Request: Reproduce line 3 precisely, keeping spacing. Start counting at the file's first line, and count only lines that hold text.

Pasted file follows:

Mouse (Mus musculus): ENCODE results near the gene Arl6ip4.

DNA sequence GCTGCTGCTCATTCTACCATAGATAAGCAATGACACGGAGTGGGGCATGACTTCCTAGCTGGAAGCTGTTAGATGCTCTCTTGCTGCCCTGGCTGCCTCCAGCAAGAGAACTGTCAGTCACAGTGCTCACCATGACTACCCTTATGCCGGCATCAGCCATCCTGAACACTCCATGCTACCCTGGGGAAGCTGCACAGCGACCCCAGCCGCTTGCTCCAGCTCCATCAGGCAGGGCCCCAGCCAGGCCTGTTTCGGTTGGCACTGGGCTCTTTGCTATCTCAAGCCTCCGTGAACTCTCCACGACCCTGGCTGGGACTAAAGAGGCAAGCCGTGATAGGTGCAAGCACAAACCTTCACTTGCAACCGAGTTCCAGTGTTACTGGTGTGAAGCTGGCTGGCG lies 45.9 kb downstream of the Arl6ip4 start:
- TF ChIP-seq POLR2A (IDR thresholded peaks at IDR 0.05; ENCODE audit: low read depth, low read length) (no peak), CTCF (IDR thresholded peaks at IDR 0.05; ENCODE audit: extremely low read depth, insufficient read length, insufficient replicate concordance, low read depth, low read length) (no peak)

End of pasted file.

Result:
- TF ChIP-seq POLR2A (IDR thresholded peaks at IDR 0.05; ENCODE audit: low read depth, low read length) (no peak), CTCF (IDR thresholded peaks at IDR 0.05; ENCODE audit: extremely low read depth, insufficient read length, insufficient replicate concordance, low read depth, low read length) (no peak)